Netherlands to prosecute Dutch coffeeshop owner imprisoned in Thailand
The Dutch Public Prosecutor is prosecuting four executives of coffeeshop chain The Grass Company for fraud, money laundering and participation in a criminal organization. One of those to be prosecuted is former owner Johan van Laarhoven, who is currently serving a 73 year prison sentence in Thailand for money laundering through the coffeeshop, ANP reports.
The other three suspects are Van Laarhoven's brother, a 57-year-old man from Tilburg and a 57-year-old man from Bladel. The first hearing in this trial is scheduled for September, the Prosecutor announced on Tuesday. The investigation into the coffeeshop chain started in 2011, initially on suspicion of human trafficking and possession of large stocks of hard drugs. The judiciary has a list of about 60 suspects, according to the news wire.
According to the Prosecutor, The Grass Company intentionally bought cannabis at too high prices in relation to the market price. The higher amount was paid so that part of the money can be laundered, a spokesperson explained, according to ANP. The profit made by selling the cannabis was therefore also higher than reported ot the tax office. "They did pay taxes, but 25 million euros too little", the spokesperson said.
Van Laarhoven's lawyer, Sidney Smeets, filed an objection against this summons, he said to NU.nl. According to him, as his client is currently in a Thai prison, he may not be able to receive the summons and can therefore not defend himself. The lawyer added that there have been many attempts to question witnesses who can testify on behalf of Van Laarhoven and thereby maybe prevent this lawsuit against him. "But the Prosecutor seems totally uninterested in the story of the defense", he said to the newspaper.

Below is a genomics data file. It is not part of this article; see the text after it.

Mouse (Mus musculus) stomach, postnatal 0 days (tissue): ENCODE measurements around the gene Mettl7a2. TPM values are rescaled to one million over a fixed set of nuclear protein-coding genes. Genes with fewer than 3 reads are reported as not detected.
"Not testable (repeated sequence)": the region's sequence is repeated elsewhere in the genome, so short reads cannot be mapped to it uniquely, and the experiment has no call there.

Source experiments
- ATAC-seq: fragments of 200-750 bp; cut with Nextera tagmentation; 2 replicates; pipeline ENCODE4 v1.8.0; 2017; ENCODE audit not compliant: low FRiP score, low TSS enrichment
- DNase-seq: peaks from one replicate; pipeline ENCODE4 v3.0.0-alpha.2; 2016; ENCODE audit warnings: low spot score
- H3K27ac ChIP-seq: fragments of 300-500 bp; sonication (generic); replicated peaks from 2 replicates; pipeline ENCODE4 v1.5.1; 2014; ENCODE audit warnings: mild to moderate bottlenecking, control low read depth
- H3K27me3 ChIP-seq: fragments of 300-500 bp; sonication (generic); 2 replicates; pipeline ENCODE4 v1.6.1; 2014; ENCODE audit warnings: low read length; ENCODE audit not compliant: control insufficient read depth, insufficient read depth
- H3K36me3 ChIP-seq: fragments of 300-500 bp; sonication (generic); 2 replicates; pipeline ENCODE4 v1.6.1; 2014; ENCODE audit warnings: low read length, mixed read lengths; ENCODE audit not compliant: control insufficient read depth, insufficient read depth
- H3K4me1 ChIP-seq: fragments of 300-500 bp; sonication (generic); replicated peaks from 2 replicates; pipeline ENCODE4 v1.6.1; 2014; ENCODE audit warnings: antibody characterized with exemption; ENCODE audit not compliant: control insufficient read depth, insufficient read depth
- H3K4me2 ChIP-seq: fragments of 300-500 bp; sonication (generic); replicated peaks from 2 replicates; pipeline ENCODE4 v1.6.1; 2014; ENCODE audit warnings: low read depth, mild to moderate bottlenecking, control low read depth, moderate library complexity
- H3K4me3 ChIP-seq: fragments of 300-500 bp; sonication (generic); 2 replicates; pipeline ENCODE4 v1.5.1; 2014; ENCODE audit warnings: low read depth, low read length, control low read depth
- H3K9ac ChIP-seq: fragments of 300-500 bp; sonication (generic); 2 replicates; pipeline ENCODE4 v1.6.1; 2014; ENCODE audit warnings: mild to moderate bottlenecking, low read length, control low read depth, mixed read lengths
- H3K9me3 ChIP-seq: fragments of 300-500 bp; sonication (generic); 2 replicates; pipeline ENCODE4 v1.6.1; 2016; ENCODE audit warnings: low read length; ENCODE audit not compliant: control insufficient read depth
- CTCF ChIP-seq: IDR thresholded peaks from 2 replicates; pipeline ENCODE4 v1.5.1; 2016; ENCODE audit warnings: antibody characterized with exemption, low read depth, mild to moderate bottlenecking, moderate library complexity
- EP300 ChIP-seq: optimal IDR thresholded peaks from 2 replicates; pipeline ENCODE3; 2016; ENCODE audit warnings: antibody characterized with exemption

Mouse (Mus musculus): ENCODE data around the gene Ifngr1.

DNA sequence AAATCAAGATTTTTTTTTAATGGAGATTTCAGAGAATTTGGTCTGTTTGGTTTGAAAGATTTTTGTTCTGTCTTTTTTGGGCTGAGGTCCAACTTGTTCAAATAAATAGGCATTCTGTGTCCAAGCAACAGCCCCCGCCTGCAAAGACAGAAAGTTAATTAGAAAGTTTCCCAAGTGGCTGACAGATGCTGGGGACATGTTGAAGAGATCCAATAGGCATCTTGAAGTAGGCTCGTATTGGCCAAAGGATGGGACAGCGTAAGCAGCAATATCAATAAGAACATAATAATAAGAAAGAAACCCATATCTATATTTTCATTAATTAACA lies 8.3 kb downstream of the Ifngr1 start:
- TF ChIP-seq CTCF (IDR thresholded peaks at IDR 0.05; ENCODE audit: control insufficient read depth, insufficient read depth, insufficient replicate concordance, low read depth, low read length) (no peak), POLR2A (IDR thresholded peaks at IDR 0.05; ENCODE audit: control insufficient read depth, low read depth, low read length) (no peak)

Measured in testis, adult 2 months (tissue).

The Dutch man's lawyers are trying to have him transferred from Thailand to the Netherlands. Van Laarhoven filed a lawsuit against the Dutch state because he feels he fell victim to careless action by the Dutch authorities. A witness trial was launched in the court in The Hague last year, in an effort to clarify the exact course of action. Van Laarhoven's lawyers, police officers and prosecutors were among those who testified.
His conviction in Thailand was partly based on statements from Dutch police officers in 2014 and 2015. But according to one of his lawyers, hearings in the civil proceedings ongoing in the Netherlands revealed that these statements are incomplete. For example, suspicions that where never proved were presented as proven crimes to the Thai court.
In February a request was submitted for Van Laarhoven to be heard as a witness in the witness trial. The judge lodged this request with Thailand in March, but so far the Thai authorities have not responded, according to NU.nl. Dutch parliament also asked for clarification on the matter a few months ago and called on the government to ensure that Van Laarhoven is transferred to the Netherlands. The Ministry of Security and Justice refused so far.